Atomistic modeling and mechanics of self-assembled organic nanotubes

Luis Ruiz, Sinan Keten*

*Corresponding author for this work

Research output: Contribution to journalArticlepeer-review

6 Scopus citations

Abstract

Organic building blocks inspired by biological systems are promising for fabricating nanostructured materials for a broad range of applications such as antimicrobials, biosensors, electronics, and biomaterials. Self-assembling cyclic peptide organic nanotubes have shown great promise for these applications due to their precise structural features, diverse chemical functionalization capabilities and exceptional stability arising from arrangement of hydrogen bonds into cooperative clusters. Mechanical behavior of organic nanotubes is important for various possible applications ranging from subnanoporous selective membranes to molecular templates for electronics. However, large-scale deformation mechanisms of organic nanotubes have not been studied thus far. Here we investigate the mechanisms involved in the large deformation and failure of self-assembled organic nanotubes, focusing on geometry effects characteristic of protein nanostructures. We carry out molecular dynamics simulations to assess the role of hydrogen bonds as weak interactions in the context of deformation and failure processes involving bending and shear loads. Mechanisms of failure are found to depend on the cross-sectional geometry and the deformation rate, where a transition to localized shear failure is observed at high-strain rates. Our results provide important physical insight into the mechanics of organic nanotubes central to emerging applications of self-assembling peptides in biomedicine and biotechnology.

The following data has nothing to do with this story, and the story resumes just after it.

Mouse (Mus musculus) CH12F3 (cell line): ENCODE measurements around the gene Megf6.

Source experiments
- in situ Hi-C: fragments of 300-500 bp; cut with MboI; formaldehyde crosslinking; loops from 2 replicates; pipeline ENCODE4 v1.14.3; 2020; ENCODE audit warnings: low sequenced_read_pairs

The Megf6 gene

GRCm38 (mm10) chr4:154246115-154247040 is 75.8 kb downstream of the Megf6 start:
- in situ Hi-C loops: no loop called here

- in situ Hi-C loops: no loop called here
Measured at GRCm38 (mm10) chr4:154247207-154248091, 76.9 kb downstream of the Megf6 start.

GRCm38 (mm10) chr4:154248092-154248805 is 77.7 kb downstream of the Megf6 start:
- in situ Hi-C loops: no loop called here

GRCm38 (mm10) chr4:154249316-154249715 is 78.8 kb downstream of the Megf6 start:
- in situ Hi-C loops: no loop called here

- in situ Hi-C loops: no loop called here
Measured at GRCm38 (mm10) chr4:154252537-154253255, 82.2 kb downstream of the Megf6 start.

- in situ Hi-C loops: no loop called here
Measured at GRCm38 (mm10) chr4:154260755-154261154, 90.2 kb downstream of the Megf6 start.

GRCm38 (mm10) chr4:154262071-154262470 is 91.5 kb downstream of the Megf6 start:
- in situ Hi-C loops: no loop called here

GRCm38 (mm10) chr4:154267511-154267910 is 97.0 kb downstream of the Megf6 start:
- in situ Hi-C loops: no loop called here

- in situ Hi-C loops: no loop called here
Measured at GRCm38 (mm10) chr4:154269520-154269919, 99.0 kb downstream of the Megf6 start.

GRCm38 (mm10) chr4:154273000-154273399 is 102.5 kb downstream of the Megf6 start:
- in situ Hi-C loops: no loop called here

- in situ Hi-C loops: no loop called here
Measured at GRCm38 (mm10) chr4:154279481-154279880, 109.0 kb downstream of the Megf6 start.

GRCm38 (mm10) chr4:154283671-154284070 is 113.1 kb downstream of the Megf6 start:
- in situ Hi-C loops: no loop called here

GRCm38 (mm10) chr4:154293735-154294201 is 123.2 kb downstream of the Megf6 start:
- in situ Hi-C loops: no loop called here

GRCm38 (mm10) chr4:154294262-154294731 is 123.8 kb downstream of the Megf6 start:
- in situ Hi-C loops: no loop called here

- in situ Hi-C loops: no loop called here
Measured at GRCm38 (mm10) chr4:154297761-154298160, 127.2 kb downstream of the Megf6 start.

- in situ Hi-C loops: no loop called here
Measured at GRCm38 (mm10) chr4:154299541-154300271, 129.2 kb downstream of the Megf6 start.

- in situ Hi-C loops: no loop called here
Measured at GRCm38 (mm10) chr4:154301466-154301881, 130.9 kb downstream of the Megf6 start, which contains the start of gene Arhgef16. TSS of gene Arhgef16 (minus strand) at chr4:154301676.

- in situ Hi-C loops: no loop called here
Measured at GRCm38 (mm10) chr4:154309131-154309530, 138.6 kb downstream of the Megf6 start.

Original languageEnglish (US)
Pages (from-to)667-684
Number of pages18
JournalInternational Journal of Applied Mechanics
Volume3
Issue number4
DOIs
StatePublished - Dec 2011

Keywords

  • Self-assembly
  • fracture
  • hydrogen bond
  • mechanics
  • molecular dynamics
  • nanotube
  • organic
  • peptide
  • protein
  • strain-rate

ASJC Scopus subject areas

  • Materials Science(all)
  • Mechanics of Materials
  • Mechanical Engineering

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